If I were wounded and hoping someone would come and take me to a position of safety away from enemy fire, I would want that person to be the fittest, the strongest, the best qualified, and the one who measured up on the merit tests to get to do that job. That is whom I would want saving my life.

Unfortunately that is not what happens with this act. It is all about what is politically expedient and what buys votes for the party in power. It is all about elitist notions of what it thinks is best. It is about a top down view of the world rather than a common sense guy on the front line with a bottom-up approach. Employment equity is about applying a bureaucratic, silly, wrong-headed measuring system to the real world.

I looked into the subject after I was elected in 1997. An enforcer, one of these goons or thugs who enforce the law, came around to my office. My office was known as one of the more politically correct ones in this place. The enforcer came to my office and said that she was on the hunt, that she was looking for more cases. Why is that? I cited how in 1998 and 1999 according to the government's own reports the job was done because it had overrepresentation in the public service of its target groups. These enforcers have not had a lot to do for the last few years.

This enforcer came to my office, sat down with me and my staff and asked whether we had any cases where people might have phoned in over the last little while, told us about anything that might be construed or considered in some way that she could open a case file. Can members believe that? She came to my office because the well was empty and she came up dry. Her to-do jar was done. She came to my office expecting that we would help her in finding either federally regulated industries or public service complaints where employment equity, despite the fact that the government had surpassed its own goals, had not gone far enough.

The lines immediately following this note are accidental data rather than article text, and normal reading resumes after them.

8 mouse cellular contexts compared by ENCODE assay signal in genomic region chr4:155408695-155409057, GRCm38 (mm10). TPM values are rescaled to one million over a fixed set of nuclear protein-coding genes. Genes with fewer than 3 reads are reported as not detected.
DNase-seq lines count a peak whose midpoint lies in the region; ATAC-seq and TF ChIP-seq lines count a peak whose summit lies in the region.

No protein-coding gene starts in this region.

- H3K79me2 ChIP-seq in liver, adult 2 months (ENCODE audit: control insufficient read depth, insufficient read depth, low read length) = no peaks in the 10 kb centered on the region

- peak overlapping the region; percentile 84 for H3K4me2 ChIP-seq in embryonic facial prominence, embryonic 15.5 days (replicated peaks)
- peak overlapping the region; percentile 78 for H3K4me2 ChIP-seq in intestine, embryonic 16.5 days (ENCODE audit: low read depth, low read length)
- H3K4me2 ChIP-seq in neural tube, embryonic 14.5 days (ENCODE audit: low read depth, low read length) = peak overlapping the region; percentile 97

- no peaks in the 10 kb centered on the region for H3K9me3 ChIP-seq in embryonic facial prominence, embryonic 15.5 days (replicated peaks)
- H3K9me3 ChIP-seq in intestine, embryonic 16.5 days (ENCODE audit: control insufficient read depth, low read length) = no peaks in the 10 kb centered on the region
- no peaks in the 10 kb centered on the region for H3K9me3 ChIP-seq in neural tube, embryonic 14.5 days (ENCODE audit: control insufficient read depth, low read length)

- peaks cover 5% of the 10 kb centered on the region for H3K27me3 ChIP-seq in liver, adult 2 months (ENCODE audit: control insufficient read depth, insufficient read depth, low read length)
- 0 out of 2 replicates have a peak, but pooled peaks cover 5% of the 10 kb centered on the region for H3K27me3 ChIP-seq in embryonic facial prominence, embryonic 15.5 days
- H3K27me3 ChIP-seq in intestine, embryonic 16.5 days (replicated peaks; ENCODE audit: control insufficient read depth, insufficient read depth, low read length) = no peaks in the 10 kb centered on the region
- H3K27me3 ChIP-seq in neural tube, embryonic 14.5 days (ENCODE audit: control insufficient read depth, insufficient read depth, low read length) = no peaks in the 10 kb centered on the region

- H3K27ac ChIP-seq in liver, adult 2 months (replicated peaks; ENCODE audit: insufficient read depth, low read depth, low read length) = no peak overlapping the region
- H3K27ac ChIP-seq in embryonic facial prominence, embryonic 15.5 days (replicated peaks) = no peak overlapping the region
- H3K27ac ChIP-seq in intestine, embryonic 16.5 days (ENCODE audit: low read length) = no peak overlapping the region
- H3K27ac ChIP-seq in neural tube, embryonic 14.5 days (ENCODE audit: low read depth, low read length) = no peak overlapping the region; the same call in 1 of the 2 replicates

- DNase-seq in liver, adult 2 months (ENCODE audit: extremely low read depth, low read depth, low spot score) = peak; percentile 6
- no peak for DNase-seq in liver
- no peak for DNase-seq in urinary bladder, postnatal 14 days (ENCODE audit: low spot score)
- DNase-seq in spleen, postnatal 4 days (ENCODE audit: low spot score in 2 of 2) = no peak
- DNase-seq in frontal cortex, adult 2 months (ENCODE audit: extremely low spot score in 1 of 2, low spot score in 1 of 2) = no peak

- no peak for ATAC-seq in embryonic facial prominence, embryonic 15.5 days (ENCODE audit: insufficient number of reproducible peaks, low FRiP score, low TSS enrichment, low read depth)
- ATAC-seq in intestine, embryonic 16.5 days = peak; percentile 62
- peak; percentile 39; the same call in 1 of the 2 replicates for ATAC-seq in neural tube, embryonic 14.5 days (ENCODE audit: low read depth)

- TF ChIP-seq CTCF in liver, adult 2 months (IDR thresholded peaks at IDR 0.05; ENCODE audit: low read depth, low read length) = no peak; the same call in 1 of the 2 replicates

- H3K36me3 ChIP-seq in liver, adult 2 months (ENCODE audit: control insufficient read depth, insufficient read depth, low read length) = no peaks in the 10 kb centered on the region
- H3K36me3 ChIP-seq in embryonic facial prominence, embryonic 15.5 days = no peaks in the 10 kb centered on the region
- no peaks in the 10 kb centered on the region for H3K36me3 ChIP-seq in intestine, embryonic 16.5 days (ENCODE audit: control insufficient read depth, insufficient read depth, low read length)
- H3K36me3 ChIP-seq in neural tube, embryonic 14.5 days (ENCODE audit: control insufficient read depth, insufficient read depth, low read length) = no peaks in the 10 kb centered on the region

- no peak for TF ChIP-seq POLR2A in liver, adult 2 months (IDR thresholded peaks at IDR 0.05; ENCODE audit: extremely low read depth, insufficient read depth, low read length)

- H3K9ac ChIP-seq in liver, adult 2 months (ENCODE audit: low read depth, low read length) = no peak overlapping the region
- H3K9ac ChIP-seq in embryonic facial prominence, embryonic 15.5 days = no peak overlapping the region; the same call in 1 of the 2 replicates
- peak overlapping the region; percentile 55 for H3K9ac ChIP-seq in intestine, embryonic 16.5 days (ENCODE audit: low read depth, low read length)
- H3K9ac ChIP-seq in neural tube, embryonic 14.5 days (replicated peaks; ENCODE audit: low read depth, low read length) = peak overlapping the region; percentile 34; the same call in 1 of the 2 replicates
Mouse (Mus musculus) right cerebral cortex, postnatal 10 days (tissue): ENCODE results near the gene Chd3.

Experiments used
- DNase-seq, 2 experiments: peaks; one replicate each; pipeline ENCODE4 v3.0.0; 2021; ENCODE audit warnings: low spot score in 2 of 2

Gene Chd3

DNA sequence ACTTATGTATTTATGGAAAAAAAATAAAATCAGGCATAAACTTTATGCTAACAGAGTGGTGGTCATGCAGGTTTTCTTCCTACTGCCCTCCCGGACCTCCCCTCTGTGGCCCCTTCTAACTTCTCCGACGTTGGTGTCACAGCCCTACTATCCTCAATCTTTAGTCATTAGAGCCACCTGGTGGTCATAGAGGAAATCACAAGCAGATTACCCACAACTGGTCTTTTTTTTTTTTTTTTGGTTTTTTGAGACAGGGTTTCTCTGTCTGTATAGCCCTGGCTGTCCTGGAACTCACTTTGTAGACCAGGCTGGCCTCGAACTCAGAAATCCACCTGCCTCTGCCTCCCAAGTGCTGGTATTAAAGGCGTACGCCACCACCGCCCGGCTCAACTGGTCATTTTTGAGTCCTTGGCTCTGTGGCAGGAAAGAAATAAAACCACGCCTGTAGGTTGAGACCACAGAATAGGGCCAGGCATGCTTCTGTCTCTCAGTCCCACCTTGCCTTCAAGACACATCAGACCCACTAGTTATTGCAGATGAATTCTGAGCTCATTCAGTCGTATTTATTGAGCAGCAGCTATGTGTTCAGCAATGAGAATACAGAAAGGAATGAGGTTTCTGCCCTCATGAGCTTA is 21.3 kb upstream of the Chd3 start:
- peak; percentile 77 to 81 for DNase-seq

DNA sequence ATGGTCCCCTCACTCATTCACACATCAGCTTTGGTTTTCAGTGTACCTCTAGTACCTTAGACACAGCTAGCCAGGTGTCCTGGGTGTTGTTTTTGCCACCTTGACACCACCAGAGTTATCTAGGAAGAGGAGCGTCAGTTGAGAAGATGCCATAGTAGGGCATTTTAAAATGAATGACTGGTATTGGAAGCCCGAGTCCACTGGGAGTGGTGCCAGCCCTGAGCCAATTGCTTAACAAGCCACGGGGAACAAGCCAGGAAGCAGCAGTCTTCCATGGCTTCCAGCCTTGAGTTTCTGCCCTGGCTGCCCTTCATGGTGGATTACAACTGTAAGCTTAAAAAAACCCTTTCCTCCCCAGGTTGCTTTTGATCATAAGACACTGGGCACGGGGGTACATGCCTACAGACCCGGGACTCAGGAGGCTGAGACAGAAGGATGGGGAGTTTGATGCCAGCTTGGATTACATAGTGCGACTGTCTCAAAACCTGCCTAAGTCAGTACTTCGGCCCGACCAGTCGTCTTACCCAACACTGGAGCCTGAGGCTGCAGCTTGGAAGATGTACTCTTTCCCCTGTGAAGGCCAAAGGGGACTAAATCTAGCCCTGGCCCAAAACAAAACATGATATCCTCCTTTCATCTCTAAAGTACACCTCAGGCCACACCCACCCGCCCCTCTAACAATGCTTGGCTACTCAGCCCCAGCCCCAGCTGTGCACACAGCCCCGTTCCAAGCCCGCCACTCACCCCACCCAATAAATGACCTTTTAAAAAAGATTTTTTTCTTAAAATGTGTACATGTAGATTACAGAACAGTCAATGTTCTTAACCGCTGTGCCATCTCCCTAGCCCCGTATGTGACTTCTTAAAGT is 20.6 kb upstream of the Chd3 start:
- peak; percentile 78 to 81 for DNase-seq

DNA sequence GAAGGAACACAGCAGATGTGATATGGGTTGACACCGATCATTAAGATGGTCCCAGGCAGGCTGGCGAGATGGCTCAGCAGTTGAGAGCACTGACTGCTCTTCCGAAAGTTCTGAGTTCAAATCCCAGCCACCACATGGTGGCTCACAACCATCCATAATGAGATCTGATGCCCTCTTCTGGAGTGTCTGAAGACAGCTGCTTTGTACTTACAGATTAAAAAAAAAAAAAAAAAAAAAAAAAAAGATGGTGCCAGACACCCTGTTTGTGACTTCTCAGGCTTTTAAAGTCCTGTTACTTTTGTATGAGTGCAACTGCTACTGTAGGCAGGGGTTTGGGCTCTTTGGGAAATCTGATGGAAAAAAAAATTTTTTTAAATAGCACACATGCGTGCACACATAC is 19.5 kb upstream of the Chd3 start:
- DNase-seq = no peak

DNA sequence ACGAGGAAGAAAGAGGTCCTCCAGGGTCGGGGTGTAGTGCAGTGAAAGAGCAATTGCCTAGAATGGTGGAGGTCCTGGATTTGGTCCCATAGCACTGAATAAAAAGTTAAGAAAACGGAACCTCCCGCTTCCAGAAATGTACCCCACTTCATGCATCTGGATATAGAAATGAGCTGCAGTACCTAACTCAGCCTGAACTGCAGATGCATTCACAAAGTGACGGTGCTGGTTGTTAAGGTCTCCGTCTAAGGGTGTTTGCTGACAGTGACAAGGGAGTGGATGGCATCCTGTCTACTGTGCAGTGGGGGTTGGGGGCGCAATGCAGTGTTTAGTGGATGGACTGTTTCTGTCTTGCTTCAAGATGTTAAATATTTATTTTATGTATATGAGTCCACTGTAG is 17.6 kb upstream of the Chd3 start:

It was ludicrous that I had this individual, whom we were paying with our tax dollars, come to my office and say that she did not have enough work to do. She asked whether I happened to have referrals that I could give her. She requested to know if there was anybody who seemed to have their nose bent out of joint with regard to an employment equity case that had not gone far enough.